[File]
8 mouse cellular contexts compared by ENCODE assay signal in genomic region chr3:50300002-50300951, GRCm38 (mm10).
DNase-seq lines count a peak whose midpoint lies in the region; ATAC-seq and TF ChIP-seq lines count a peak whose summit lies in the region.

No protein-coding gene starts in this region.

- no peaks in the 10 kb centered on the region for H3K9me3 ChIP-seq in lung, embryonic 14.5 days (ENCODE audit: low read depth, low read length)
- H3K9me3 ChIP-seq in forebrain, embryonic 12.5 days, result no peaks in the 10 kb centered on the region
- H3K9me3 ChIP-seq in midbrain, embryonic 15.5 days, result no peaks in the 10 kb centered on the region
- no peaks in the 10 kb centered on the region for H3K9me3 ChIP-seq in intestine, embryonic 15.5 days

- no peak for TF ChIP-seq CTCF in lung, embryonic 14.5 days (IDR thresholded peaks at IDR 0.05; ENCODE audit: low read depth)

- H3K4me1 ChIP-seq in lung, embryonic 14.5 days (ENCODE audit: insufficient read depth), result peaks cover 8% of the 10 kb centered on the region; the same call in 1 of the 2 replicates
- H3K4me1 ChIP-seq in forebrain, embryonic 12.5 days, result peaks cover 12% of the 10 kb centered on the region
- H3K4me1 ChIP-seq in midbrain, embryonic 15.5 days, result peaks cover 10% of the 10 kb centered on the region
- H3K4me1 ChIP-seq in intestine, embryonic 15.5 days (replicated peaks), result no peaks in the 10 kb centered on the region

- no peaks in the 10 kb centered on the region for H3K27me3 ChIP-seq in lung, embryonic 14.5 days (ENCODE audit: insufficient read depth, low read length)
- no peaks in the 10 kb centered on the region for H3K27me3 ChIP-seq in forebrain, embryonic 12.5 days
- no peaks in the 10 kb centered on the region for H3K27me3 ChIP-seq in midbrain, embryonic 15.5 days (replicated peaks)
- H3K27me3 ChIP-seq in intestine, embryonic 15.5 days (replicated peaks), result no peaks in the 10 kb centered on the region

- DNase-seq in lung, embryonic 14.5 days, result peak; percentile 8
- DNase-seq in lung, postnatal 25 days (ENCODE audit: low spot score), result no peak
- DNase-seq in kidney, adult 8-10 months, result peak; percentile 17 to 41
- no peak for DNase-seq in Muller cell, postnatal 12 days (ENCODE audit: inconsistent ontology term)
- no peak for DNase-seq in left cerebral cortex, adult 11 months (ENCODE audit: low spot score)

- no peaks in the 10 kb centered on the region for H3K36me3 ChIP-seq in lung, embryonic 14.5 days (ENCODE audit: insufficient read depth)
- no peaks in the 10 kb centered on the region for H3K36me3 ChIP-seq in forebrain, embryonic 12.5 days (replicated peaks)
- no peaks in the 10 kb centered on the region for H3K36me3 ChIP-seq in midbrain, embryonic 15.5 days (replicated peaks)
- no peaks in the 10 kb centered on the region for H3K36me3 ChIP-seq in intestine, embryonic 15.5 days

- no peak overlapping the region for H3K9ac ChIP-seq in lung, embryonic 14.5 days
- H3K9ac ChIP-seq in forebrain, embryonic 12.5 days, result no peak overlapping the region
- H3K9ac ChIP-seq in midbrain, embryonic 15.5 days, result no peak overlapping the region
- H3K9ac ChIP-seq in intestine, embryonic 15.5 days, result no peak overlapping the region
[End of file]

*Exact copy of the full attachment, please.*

8 mouse cellular contexts compared by ENCODE assay signal in genomic region chr3:50300002-50300951, GRCm38 (mm10).
DNase-seq lines count a peak whose midpoint lies in the region; ATAC-seq and TF ChIP-seq lines count a peak whose summit lies in the region.

No protein-coding gene starts in this region.

- no peaks in the 10 kb centered on the region for H3K9me3 ChIP-seq in lung, embryonic 14.5 days (ENCODE audit: low read depth, low read length)
- H3K9me3 ChIP-seq in forebrain, embryonic 12.5 days, result no peaks in the 10 kb centered on the region
- H3K9me3 ChIP-seq in midbrain, embryonic 15.5 days, result no peaks in the 10 kb centered on the region
- no peaks in the 10 kb centered on the region for H3K9me3 ChIP-seq in intestine, embryonic 15.5 days

- no peak for TF ChIP-seq CTCF in lung, embryonic 14.5 days (IDR thresholded peaks at IDR 0.05; ENCODE audit: low read depth)

- H3K4me1 ChIP-seq in lung, embryonic 14.5 days (ENCODE audit: insufficient read depth), result peaks cover 8% of the 10 kb centered on the region; the same call in 1 of the 2 replicates
- H3K4me1 ChIP-seq in forebrain, embryonic 12.5 days, result peaks cover 12% of the 10 kb centered on the region
- H3K4me1 ChIP-seq in midbrain, embryonic 15.5 days, result peaks cover 10% of the 10 kb centered on the region
- H3K4me1 ChIP-seq in intestine, embryonic 15.5 days (replicated peaks), result no peaks in the 10 kb centered on the region

- no peaks in the 10 kb centered on the region for H3K27me3 ChIP-seq in lung, embryonic 14.5 days (ENCODE audit: insufficient read depth, low read length)
- no peaks in the 10 kb centered on the region for H3K27me3 ChIP-seq in forebrain, embryonic 12.5 days
- no peaks in the 10 kb centered on the region for H3K27me3 ChIP-seq in midbrain, embryonic 15.5 days (replicated peaks)
- H3K27me3 ChIP-seq in intestine, embryonic 15.5 days (replicated peaks), result no peaks in the 10 kb centered on the region

- DNase-seq in lung, embryonic 14.5 days, result peak; percentile 8
- DNase-seq in lung, postnatal 25 days (ENCODE audit: low spot score), result no peak
- DNase-seq in kidney, adult 8-10 months, result peak; percentile 17 to 41
- no peak for DNase-seq in Muller cell, postnatal 12 days (ENCODE audit: inconsistent ontology term)
- no peak for DNase-seq in left cerebral cortex, adult 11 months (ENCODE audit: low spot score)

- no peaks in the 10 kb centered on the region for H3K36me3 ChIP-seq in lung, embryonic 14.5 days (ENCODE audit: insufficient read depth)
- no peaks in the 10 kb centered on the region for H3K36me3 ChIP-seq in forebrain, embryonic 12.5 days (replicated peaks)
- no peaks in the 10 kb centered on the region for H3K36me3 ChIP-seq in midbrain, embryonic 15.5 days (replicated peaks)
- no peaks in the 10 kb centered on the region for H3K36me3 ChIP-seq in intestine, embryonic 15.5 days

- no peak overlapping the region for H3K9ac ChIP-seq in lung, embryonic 14.5 days
- H3K9ac ChIP-seq in forebrain, embryonic 12.5 days, result no peak overlapping the region
- H3K9ac ChIP-seq in midbrain, embryonic 15.5 days, result no peak overlapping the region
- H3K9ac ChIP-seq in intestine, embryonic 15.5 days, result no peak overlapping the region